There's an epidemic of grade inflation and unearned As in American high schools


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Grade inflation is running rampant in US high schools, a new study finds.

More high school students in the US are graduating than ever before, in part because of rising grade-point averages. But a new study suggests the trend isn't cause for celebration.


Over the last two decades, high school GPAs have risen considerably while SAT scores have fallen. To the researchers behind the study, the conflicting trends indicate schools are engaging in "grade inflation," or the practice of artificially lifting students grades by lowering standards for awarding As.

There are now more students getting As than any other grade, the study found.

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Sociologists have observed a rise in grade inflation for nearly two decades, particularly in higher education. In 2001, an education policy committee at Harvard called grade inflation "a serious problem." The problem persists today: The median grade at Harvard, one of the most exclusive and rigorous universities in the world, is an A-. The most common grade is an A.

The new data, presented by Michael Hurwitz of The College Board and Jason Lee of the University of Georgia, reveal the trend has been growing in US high schools since at least the late 1990s.


In 1998, 38.9% of high schoolers had an A average. By 2016, the rate had increased to 47%. Meanwhile, the average SAT score fell from 1026 to 1002 on the 1600-point scale.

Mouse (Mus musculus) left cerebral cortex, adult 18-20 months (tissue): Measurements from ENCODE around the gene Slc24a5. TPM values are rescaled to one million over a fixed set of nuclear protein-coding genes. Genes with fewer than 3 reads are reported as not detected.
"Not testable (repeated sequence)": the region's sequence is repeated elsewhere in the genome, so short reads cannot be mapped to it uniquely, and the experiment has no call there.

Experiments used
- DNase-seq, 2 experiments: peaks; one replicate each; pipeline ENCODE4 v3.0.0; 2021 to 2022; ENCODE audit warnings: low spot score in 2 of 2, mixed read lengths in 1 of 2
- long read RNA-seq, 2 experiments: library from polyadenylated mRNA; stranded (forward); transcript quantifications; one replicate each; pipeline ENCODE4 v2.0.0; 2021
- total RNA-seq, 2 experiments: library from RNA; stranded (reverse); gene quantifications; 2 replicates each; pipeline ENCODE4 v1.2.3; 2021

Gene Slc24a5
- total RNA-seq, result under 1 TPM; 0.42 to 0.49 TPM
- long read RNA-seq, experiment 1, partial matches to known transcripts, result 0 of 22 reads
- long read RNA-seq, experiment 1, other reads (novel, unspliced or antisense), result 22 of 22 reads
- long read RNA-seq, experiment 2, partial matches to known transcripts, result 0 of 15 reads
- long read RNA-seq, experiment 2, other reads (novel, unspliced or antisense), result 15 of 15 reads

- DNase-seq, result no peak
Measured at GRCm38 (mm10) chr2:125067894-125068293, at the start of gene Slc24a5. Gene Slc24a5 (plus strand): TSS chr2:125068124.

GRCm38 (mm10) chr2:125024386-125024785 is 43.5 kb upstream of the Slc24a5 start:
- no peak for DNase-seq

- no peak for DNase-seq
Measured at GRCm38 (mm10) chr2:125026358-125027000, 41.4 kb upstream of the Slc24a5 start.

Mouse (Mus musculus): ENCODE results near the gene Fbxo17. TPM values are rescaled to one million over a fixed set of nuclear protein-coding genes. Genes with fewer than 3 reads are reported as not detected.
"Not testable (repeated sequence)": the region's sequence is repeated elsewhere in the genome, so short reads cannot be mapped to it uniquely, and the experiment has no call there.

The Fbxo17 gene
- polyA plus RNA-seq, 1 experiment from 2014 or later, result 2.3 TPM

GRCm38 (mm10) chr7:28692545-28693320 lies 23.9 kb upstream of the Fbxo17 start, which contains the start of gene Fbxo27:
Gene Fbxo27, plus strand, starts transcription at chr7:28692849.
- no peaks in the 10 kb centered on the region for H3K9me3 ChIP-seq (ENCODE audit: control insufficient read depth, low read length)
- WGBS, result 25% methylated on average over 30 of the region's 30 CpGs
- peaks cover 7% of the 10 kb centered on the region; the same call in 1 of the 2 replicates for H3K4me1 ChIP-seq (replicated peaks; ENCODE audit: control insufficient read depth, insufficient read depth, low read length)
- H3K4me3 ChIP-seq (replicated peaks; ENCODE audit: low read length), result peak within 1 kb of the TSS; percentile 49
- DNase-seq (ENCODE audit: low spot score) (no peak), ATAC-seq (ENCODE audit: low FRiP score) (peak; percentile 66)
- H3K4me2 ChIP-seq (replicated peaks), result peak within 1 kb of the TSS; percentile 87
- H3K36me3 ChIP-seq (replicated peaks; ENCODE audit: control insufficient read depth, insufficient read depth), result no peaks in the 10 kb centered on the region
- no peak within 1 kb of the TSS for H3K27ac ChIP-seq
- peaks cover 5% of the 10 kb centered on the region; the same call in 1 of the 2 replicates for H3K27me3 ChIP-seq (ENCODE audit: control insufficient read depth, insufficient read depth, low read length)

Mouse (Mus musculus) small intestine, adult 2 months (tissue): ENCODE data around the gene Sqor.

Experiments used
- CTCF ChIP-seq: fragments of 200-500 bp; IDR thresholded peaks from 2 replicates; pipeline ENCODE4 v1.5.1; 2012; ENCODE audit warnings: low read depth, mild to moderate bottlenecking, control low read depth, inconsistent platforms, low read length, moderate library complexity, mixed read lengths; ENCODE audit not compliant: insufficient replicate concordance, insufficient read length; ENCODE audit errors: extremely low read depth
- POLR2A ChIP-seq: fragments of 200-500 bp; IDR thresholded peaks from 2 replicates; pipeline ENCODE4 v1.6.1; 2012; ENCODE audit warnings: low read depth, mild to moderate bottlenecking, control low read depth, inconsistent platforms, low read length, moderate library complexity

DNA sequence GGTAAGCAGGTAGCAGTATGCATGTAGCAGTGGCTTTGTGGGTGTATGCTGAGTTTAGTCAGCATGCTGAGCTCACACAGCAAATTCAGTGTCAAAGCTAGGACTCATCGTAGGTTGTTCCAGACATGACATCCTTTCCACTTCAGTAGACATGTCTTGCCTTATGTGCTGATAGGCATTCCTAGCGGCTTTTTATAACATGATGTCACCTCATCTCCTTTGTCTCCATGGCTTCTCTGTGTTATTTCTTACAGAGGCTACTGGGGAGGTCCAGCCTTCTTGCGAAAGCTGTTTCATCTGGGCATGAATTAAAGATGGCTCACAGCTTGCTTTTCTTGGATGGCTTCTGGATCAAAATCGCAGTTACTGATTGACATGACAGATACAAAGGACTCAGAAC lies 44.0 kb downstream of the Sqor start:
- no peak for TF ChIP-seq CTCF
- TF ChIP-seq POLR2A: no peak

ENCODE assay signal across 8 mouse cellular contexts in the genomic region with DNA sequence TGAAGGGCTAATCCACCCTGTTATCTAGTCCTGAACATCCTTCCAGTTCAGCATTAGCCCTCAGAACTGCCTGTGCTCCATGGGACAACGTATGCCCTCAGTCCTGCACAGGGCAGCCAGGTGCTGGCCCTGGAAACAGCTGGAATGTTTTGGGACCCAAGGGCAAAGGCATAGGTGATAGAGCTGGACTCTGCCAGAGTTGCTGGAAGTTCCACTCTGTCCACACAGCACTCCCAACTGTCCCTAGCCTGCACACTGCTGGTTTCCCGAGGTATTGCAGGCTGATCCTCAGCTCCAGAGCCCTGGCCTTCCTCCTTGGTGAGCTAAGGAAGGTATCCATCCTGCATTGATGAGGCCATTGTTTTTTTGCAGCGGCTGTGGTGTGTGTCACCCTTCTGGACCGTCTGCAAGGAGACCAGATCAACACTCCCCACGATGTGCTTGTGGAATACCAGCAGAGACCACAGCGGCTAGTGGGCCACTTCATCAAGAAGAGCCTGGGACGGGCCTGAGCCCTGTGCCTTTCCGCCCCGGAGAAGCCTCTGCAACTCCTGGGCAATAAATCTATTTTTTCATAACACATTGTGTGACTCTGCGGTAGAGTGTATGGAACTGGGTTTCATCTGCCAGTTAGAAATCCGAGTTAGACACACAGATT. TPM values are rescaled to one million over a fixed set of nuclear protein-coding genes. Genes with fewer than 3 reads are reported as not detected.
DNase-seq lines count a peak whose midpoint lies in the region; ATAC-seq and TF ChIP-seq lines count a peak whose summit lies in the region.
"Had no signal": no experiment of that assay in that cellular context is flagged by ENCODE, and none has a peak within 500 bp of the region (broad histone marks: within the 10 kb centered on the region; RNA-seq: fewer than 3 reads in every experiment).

Hurwitz called the findings "really stunning," according to USA Today.

When the team analyzed the data, they found grade inflation was most prevalent in wealthier, white schools and private schools. Private schools, in fact, had cases of grade inflation at three times the rate of public schools.

Neither coauthor could explain the trend of grade inflation; the study merely presented data showing it takes place. However, both rejected the idea that students were actually getting smarter over time, based on the finding that SAT scores were dropping.

Hurwitz said the findings reiterated the importance of standardized testing, however tilted the SAT may be toward favoring students from wealthier families.


"We're not saying you should just ignore grades. But what we are saying is that it is important we have some sort of standardized measure like the SAT," he told Inside Higher Ed. "Right now where we see high school grades is enormous variation among high schools and variation of grade inflation."

As a solution, the team recommended a return to class rank, which many schools have abandoned in recent years. Rankings could help admissions officers tell a lot more about a student based on where the rest of the student body falls.

"Achieving a B average at a high school without grade inflation," the researchers wrote in the study, "might prove a more impressive feat than earning all A grades at a comparable high school with rampant grade inflation."

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